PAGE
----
A guideline issued by the Financial Action Task Force (FATF) is prompting OKEx to delist popular privacy-centering cryptocurrencies.
The Korean wing of the cryptocurrency firm announced on Monday that it is going to stop trading of Monero, Zcash, Dash, Horizen, and Super Bitcoin on its exchange. All the five assets, in one way or another, allows users to hide their financial transactions by introducing additional layers of security.
OKEx said in a note that the five cryptocurrencies could “violate laws or regulations/policies of government agencies and major agencies.” The exchange was citing FATF, an intergovernmental organization that combats money laundering on a global scale. The task force in October 2018 enforced a so-called ‘travel rule,’ which requires cryptocurrency exchanges to obtain relevant users’ information, including the virtual wallet addresses of senders and receivers involved in a cryptocurrency transaction.
Privacy coins such as Monero and Zcash assists users in hiding those details. That makes it difficult for cryptocurrency firms to monitor and report those transactions to FATF. OKEx said it would delist Monero, Zcash, Dash, Horizen, and Super Bitcoin, merely to keep itself in line of the global watchdog’s directives.
The move has made OKEx the second exchange to have gone after anonymity-focused coins under regulatory pressure. Earlier in June 2018, way before FATF had imposed the ‘travel rule,’ Japan-based Coincheck had removed Monero, Zcash, and Dash from its exchange after facing pressure from the Financial Services Agency (FSA).
OKEx would disable the privacy coins’ deposits on October 10, 2019. Nevertheless, users will still be able to withdraw their privacy coins to their wallet addresses until December 10, 2019.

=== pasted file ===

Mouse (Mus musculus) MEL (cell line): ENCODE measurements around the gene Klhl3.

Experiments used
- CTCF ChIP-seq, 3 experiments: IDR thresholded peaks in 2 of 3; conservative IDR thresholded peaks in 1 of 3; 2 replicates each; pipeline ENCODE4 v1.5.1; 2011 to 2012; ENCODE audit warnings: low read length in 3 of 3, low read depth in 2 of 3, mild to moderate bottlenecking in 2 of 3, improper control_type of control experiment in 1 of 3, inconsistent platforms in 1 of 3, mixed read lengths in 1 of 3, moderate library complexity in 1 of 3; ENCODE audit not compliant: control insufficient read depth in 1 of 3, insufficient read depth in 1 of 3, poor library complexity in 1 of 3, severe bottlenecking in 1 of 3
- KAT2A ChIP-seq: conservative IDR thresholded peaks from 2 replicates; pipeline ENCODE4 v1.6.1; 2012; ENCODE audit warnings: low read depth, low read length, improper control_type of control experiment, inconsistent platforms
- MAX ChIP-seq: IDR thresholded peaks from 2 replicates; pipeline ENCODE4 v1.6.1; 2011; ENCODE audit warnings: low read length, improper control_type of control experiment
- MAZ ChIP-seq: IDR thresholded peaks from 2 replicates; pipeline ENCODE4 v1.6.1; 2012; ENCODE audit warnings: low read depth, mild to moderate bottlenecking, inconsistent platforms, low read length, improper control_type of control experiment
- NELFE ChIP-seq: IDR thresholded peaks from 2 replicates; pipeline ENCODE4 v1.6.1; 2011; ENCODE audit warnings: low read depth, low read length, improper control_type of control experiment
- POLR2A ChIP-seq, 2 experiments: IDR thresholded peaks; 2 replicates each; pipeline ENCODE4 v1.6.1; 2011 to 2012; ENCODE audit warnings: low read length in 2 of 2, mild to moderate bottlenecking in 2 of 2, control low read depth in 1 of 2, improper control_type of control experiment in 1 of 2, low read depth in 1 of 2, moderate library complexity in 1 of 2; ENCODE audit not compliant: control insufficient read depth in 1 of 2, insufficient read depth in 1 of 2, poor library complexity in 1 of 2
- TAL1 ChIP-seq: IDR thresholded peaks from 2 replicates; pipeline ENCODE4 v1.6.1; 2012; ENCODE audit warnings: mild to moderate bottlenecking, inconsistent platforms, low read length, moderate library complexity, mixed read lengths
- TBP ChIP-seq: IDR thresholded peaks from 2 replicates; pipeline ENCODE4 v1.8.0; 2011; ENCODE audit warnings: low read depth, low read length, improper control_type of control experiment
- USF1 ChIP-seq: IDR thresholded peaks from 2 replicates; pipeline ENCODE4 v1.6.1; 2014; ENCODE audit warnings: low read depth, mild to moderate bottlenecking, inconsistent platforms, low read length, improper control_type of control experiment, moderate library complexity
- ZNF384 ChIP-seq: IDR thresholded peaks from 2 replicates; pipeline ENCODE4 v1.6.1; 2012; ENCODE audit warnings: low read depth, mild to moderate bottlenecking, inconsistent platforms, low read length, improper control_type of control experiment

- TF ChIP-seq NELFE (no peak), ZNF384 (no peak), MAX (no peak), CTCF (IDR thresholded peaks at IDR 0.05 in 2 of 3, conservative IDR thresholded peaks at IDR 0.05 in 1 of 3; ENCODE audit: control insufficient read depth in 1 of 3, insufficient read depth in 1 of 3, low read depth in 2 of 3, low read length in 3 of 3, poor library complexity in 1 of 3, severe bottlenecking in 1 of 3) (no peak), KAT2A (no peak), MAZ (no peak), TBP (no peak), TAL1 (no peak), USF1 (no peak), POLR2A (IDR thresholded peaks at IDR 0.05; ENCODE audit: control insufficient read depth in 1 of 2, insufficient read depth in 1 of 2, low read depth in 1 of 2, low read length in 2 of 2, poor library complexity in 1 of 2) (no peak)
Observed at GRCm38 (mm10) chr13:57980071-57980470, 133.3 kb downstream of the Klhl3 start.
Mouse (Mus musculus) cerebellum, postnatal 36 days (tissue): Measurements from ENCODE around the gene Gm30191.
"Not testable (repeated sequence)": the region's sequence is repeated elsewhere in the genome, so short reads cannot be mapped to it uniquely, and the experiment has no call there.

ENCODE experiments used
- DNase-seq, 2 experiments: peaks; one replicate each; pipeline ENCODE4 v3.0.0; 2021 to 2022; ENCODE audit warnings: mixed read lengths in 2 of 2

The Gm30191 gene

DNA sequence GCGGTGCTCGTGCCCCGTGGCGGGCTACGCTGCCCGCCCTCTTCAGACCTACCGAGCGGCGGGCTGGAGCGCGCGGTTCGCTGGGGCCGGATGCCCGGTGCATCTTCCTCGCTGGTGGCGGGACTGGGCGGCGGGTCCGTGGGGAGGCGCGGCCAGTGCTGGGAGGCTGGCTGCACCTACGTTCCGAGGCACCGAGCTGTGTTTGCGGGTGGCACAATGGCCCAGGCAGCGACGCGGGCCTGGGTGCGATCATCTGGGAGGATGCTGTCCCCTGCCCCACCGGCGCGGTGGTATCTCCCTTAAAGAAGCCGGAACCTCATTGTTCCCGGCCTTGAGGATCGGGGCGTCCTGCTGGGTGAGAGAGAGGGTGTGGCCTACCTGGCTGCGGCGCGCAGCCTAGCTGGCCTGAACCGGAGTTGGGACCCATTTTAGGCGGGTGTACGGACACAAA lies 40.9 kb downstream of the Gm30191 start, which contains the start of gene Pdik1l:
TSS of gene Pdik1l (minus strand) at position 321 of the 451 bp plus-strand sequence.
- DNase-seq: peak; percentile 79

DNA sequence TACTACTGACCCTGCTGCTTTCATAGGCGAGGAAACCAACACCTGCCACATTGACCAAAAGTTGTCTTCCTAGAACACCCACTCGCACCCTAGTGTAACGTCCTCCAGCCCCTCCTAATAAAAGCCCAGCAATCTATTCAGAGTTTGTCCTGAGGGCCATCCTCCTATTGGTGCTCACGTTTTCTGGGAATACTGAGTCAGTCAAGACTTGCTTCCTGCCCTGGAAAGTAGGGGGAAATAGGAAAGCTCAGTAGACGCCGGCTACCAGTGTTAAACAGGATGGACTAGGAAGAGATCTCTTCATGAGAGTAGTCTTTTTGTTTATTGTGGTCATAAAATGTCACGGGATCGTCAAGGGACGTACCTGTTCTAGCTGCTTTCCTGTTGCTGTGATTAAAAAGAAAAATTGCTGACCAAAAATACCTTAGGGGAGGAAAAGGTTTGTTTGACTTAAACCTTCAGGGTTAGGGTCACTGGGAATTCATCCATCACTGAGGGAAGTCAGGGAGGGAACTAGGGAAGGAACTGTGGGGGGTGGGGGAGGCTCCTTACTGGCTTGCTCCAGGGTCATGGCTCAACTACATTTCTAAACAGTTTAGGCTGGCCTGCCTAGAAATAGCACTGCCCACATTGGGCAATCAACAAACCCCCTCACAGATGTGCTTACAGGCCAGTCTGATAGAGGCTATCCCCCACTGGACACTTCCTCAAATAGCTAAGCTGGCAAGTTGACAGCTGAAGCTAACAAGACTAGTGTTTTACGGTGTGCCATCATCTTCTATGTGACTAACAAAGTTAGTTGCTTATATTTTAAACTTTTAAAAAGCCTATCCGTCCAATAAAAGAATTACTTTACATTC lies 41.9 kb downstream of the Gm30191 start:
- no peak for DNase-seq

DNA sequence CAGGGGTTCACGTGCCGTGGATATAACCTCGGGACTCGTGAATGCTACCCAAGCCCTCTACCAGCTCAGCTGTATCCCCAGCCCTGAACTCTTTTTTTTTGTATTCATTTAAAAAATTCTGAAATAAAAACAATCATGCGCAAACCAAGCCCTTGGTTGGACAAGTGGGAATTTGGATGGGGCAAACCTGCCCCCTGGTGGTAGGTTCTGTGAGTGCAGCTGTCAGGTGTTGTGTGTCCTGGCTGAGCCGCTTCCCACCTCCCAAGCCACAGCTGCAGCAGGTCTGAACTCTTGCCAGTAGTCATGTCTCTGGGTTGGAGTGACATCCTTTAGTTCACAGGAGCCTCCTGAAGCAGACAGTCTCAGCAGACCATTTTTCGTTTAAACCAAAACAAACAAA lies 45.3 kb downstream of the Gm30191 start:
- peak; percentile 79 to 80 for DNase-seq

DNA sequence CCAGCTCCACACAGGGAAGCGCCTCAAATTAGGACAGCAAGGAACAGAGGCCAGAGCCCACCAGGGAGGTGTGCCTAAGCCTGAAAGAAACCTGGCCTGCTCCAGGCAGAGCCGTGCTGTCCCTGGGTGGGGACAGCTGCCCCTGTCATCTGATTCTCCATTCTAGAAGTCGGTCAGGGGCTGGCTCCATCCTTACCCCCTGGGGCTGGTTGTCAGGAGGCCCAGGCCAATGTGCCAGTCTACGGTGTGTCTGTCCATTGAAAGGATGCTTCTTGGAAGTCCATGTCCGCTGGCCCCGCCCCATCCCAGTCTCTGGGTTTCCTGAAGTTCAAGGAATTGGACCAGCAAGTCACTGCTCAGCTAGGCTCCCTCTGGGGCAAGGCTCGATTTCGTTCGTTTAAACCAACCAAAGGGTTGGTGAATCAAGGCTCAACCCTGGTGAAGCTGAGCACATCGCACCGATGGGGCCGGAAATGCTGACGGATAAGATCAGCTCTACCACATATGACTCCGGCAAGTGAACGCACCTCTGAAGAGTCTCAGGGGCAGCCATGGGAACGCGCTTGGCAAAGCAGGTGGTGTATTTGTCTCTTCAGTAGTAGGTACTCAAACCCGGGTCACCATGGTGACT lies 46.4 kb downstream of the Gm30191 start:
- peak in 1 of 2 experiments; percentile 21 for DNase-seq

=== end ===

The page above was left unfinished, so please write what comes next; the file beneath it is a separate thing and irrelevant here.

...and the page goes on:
Troubles for Litecoin Ahead?
As exchanges operating from FATF member states follow suit and start delisting privacy coin, the move could spell troubles on the world’s fifth-largest cryptocurrency by market cap.
The $4.5 billion cryptoasset Litecoin in August announced that it is going to become a privacy coin. Founder Charlie Lee went ahead and admitted that they are going to introduce “confidential transactions” in a “future release of the the full [litecoin] node” in 2019 – after the online community accused him and core developers of abandoning Litecoin.
The announcement kept Litecoin investors happy, as it maintained the coin’s bullish narrative intact. The LTC/USD exchange rate had risen by more than 500 percent between December 2018 and July 2019 – before Lee confirmed the development of “confidential transactions.” The upsurge majorly came on the shoulders of Litecoin’s halving event, which earlier this year reduce the cryptocurrency’s supply-rate by half.
Litecoin price slipped by more than 50 percent from its YTD high | Image credits: TradingView.com
The LTC/USD pair is now down by more than 50 percent, driven by higher demand for rival asset bitcoin. And as the Litecoin project goes ahead with its plans of becoming an anonymity-focused coin, the likelihood of it being rejected by exchanges operating from FATF’s 39 member states could go higher.